c-ross courtesy

Well, I can now confidently declare the first lock for an Oscar win this year — Director Bong Joon Ho’s “Parasite” for Best Foreign Language Film. 

There have been many award-worthy films, such as “Jojo Rabbit” and “Ford v Ferrari,” to come out over the past couple months, but none of them have been quite as mesmerizing and utterly shocking as Joon Ho’s “Parasite.” The South Korean director, who has developed his name and brand with peculiar films such as 2013’s “Snowpiercer” and 2017’s “Okja,” has crafted “Parasite,” a film unlike any other you’ll see this year. It’s disturbing, it’s funny, it’s thrilling and it’s a truly spellbinding work of art. 

It’s also frustratingly difficult to talk about.

What makes it difficult to discuss is how scattered and truly bizarre the plot of the movie is. Set in modern-day South Korea, “Parasite” highlights the extreme contrasts in the standard of living and mental health between the upper and lower classes. There are constantly new developments and unexpected twists being thrown at the audience. However, instead of leading into a needlessly confusing maze of plot points, they all miraculously work together to make the film even more compelling with every turn. However, because of all of these different twists, it’s basically impossible to explain what the movie is about without delving into spoilers. And trust me, you do not, under any condition, want this movie spoiled for you.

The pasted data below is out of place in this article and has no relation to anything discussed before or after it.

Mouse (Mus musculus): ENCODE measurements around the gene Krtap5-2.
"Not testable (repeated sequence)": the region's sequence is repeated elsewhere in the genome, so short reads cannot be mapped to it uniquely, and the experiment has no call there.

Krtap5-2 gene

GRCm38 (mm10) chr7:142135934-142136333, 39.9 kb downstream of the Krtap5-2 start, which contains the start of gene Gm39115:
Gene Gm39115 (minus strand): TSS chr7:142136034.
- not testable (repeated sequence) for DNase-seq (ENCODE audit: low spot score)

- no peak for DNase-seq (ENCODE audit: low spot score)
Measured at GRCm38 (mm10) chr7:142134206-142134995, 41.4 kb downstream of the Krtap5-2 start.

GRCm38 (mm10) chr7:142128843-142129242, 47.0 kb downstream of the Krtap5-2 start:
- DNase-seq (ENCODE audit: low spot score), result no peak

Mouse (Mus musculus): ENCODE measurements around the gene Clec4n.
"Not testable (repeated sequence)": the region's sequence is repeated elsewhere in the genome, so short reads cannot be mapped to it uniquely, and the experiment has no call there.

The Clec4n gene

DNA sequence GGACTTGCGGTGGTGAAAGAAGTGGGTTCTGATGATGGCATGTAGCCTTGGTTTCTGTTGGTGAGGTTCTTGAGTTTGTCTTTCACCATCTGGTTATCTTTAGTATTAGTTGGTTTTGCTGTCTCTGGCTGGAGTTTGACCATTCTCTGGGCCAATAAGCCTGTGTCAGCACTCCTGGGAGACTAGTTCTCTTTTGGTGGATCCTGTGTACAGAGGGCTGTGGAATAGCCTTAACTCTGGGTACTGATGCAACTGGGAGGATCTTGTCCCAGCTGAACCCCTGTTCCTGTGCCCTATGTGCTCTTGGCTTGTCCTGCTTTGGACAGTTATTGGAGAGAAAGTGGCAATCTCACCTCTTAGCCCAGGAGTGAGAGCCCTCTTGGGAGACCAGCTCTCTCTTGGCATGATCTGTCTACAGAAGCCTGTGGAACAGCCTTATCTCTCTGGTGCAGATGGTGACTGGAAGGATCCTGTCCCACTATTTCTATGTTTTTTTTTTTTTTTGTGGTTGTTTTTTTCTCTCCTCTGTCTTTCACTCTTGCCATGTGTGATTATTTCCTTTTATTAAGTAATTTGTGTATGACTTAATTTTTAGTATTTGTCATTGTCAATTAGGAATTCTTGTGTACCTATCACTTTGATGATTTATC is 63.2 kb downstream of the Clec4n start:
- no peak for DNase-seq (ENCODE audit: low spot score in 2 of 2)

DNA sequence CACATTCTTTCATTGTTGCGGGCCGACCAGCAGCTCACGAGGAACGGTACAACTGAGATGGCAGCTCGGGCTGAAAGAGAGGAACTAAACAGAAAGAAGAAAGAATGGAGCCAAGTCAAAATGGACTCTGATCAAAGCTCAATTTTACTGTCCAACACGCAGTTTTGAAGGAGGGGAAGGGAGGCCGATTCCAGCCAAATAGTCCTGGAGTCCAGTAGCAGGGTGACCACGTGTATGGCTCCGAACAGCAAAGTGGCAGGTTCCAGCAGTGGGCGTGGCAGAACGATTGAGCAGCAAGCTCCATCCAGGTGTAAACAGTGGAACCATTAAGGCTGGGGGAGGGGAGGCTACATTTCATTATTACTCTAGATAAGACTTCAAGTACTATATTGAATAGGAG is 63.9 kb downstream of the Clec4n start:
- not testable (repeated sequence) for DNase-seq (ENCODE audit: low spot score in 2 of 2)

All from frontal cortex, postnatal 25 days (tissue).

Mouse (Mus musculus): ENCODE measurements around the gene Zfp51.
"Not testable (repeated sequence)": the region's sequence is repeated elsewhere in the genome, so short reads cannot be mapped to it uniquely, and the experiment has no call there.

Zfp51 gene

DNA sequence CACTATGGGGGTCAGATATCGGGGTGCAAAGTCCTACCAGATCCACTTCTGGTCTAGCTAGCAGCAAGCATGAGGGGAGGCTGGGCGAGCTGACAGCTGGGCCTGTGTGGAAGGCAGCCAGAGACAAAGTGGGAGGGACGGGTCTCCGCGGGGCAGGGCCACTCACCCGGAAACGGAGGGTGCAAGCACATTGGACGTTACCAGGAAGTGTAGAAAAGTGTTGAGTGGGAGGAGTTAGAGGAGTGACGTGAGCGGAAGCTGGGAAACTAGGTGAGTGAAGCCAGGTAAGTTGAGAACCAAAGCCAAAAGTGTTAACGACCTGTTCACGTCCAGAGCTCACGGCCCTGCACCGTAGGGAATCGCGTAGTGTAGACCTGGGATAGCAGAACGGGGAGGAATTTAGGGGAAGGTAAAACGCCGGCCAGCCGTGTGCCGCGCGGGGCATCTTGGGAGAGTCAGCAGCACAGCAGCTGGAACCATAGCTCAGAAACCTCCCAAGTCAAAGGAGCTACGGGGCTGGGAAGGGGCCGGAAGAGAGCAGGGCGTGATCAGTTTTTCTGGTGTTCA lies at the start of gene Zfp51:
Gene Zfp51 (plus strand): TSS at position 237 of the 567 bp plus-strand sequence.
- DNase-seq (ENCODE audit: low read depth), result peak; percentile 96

Prior to “Parasite” I had only seen two of Joon Ho’s films — the aforementioned “Snowpiercer” and “Okja.” While I found “Snowpiercer” to be a thrilling experience, “Okja” was a little too goofy in my opinion. Despite my differing opinions on those films, the one constant was the raw talent and intensity of Joon Ho’s filmmaking. In “Parasite,” Joon Ho shows not just that he’s talented, but that he has the potential to be one of the most brilliantly idiosyncratic filmmakers in the industry. 

From beginning to end, “Parasite” is constantly shifting and morphing through distinctive tones and moods. At times, it feels like a comedy that explores the silly social antics of people from different backgrounds. On the other hand, there are disturbingly ominous and foreboding moments of the film that will make viewers squirm in their seats. Sometimes, Joon Ho will transition between tones so subtly that the audience barely even notices what’s happening. Other times, violently jarring transitions suddenly throw viewers into a vastly different situation. 

“Parasite” uses these offbeat tones to trick the audience into jumping to false conclusions about what the film is about. It will seemingly be setting up one direction or story arc before flipping the entire story on its head and going down an alternate path that leads the audience further into its trap. It almost feels like “Parasite” is playing games with its viewers — taunting them with different expectations — only to reveal something entirely new and unforeseen. Joon Ho is consistently subverting the audience’s expectations, which makes “Parasite” one of the most unpredictable, unconventional and unsuspectingly sensational films I’ve seen in a long while. 

“Parasite” will get Oscar nominations, it’s just a question of how many. It’s a shoe-in to win Best Foreign Language Film, and it will undoubtedly get a Best Picture nomination. Whether or not it will win the top-prize is still to be seen, but I would say you should run out and experience this movie as soon as possible, not only to be thrilled by the glory of Joon Ho’s filmmaking, but to become prepared to discuss it again come awards season.